• It’s a fact of the newspaper business that there is a line between advertising and editorial. Still, that doesn’t stop advertisers from occasionally demanding special treatment, and threatening to pull advertising if they don’t get it. Keeping everyone happy is like walking a tightrope for a newspaper publisher, and it takes a great deal of diplomacy to keep from falling off. Will any of the advertisers in the East Brunswick Quarterly — say an advertiser who also does business with the township in a development project — demand to be shown in a positive light in one of the stories? It’s likely that will eventually happen. What will the township do? I don’t know, but I’ll bet nobody in the administration has spent 10 seconds thinking about it.

• My first boss told me there’s no better way for someone with no experience to turn a large fortune into a small fortune than starting a newspaper. Almost to prove that axiom (even though Neary said the publication would be self-supporting) they managed to lose between $8,000 and $10,000 on the first issue. Based on 30 years’ experience, I think it will be a long time before the Quarterly is in the black. If ever. Do East Brunswick taxpayers really want to support a newspaper that doesn’t pay for itself? I don’t know, because no one ever asked.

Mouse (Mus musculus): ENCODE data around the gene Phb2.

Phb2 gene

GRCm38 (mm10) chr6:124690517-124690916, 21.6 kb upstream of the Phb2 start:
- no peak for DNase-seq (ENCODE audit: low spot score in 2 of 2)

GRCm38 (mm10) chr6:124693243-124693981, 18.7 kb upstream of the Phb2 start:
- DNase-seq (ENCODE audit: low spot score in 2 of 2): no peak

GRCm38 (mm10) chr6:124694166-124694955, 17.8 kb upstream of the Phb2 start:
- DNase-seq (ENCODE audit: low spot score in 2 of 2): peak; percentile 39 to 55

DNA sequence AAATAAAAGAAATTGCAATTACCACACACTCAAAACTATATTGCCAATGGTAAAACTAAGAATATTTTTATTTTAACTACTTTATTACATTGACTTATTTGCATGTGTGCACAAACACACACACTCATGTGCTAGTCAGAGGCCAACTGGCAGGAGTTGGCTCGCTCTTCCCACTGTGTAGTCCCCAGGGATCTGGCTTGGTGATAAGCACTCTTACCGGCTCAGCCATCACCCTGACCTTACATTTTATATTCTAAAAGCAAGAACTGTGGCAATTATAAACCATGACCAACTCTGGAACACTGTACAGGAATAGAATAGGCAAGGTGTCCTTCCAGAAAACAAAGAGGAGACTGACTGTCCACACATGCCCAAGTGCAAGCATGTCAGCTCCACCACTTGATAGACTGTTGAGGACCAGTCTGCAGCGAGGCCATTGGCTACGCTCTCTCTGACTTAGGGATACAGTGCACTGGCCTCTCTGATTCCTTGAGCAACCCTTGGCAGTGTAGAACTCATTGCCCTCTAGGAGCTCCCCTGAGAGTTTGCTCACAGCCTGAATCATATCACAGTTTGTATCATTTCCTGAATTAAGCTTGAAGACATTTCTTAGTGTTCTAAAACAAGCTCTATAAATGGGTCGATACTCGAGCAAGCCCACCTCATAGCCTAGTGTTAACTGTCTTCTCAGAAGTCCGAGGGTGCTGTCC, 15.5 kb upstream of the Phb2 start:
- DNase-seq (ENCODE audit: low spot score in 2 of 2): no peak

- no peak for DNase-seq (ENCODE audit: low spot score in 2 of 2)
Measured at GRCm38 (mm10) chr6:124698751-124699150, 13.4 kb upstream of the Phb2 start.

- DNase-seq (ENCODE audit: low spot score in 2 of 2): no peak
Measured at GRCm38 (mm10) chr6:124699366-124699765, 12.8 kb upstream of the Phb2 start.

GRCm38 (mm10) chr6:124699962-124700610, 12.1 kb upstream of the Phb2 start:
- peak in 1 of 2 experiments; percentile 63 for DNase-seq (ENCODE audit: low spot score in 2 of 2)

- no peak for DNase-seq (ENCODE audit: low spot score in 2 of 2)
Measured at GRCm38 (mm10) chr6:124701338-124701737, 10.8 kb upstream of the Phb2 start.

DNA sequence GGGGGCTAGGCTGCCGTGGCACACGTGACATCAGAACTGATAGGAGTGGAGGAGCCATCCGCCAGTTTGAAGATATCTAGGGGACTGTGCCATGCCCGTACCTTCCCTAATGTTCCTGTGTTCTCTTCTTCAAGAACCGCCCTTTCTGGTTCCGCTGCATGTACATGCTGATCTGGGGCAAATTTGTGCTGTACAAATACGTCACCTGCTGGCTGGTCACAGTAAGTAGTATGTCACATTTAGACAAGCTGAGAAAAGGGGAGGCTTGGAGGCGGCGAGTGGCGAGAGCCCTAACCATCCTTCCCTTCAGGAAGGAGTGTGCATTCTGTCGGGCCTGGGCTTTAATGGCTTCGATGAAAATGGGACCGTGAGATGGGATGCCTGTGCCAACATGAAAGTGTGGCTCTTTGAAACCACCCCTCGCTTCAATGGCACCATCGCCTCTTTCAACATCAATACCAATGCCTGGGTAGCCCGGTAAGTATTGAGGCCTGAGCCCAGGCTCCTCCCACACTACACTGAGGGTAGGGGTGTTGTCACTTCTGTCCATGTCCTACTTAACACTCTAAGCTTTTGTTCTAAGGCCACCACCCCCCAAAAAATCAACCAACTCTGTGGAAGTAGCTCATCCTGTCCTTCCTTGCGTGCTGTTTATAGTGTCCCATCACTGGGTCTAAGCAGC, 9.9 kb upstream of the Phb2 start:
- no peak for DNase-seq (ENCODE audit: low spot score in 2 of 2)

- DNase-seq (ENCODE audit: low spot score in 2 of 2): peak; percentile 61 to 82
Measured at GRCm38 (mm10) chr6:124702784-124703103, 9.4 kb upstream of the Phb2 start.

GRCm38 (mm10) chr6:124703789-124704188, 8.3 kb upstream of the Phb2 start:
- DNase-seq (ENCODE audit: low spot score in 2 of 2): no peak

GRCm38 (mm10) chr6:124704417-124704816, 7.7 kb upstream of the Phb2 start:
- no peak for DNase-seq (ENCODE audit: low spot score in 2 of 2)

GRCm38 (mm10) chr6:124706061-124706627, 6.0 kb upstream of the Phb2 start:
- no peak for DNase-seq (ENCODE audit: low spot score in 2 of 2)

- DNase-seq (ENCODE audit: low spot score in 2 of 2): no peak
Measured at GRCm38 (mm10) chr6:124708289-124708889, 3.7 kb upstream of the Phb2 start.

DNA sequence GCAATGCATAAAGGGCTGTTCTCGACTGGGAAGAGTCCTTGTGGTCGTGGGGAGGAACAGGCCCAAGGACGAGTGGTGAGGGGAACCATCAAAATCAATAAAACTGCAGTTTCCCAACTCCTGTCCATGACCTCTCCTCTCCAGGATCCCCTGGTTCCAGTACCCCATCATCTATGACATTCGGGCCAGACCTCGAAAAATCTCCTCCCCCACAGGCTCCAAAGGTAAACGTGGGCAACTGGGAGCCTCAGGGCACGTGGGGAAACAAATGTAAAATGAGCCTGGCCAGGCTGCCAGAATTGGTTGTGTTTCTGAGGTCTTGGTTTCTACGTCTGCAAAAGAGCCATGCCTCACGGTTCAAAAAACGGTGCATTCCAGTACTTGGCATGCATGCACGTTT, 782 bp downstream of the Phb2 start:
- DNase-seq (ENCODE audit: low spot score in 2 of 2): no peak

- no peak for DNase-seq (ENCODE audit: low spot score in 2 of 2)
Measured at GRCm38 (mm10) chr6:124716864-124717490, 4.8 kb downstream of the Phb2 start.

• Although I have a high personal regard for William Neary, I’ve noticed in the last year or so that — like many long-time mayors — he’s become increasingly thin-skinned when it comes to criticism. Most recently, he bridled over coverage of the high-paying job he got at Keep Middlesex Moving because of his political connections. He didn’t think that job should have been a newspaper story, and he was upset it became one. Would the story, or further developments, be covered in the East Brunswick Quarterly? Not on your life. For that, you’ll have to keep reading the competition.